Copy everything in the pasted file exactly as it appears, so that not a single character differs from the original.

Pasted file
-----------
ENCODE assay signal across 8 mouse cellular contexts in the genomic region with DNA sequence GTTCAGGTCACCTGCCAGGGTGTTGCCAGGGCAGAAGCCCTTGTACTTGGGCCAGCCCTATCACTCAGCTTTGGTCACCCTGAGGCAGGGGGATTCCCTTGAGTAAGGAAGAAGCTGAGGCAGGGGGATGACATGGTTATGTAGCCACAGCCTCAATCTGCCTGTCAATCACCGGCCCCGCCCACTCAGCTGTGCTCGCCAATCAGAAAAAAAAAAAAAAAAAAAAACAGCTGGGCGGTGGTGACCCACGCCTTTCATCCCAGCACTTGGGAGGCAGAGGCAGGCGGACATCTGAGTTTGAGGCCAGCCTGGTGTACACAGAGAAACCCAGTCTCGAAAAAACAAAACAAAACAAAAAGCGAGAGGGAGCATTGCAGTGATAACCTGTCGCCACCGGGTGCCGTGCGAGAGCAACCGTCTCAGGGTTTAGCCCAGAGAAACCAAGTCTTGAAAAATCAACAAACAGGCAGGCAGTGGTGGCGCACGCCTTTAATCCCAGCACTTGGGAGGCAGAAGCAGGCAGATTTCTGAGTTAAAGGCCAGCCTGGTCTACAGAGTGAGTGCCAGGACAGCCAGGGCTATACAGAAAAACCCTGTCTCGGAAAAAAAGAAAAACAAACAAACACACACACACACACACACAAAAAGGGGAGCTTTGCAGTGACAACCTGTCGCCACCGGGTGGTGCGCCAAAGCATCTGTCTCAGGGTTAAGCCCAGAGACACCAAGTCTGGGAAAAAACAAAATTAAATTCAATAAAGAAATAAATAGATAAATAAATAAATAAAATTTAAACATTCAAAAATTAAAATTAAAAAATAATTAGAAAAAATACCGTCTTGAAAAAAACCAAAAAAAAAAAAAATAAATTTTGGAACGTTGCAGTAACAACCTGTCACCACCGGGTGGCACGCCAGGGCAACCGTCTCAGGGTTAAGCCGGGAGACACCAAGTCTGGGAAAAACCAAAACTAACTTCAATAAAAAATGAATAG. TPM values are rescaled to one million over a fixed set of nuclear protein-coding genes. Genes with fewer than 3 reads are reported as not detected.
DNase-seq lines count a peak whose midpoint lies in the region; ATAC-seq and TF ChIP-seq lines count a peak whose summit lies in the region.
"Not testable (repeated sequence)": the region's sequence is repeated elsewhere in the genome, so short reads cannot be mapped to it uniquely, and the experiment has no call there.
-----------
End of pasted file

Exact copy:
ENCODE assay signal across 8 mouse cellular contexts in the genomic region with DNA sequence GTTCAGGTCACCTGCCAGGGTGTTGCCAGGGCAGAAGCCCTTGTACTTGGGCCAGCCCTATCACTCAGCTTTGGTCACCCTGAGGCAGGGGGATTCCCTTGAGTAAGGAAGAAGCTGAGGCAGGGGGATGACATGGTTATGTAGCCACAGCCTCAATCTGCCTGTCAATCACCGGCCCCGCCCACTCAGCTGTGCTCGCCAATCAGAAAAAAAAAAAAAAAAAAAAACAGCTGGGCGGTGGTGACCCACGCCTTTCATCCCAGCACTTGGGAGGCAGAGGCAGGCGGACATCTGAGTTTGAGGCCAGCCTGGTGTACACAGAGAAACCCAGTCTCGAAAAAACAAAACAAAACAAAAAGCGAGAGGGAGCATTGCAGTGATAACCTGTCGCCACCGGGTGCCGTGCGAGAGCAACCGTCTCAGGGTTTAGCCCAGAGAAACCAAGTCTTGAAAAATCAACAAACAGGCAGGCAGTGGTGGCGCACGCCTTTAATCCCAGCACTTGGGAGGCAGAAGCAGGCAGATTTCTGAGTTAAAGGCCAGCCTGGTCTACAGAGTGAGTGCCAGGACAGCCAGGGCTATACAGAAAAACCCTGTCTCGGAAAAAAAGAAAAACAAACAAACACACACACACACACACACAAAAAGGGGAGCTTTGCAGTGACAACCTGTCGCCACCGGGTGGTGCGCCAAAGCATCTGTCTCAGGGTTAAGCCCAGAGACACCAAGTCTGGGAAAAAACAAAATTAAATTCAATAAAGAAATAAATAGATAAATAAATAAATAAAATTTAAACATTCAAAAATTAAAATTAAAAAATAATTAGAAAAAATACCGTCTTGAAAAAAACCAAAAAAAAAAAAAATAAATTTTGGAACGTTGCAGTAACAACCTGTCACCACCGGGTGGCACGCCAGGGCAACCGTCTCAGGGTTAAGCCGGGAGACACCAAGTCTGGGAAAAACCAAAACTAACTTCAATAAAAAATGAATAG. TPM values are rescaled to one million over a fixed set of nuclear protein-coding genes. Genes with fewer than 3 reads are reported as not detected.
DNase-seq lines count a peak whose midpoint lies in the region; ATAC-seq and TF ChIP-seq lines count a peak whose summit lies in the region.
"Not testable (repeated sequence)": the region's sequence is repeated elsewhere in the genome, so short reads cannot be mapped to it uniquely, and the experiment has no call there.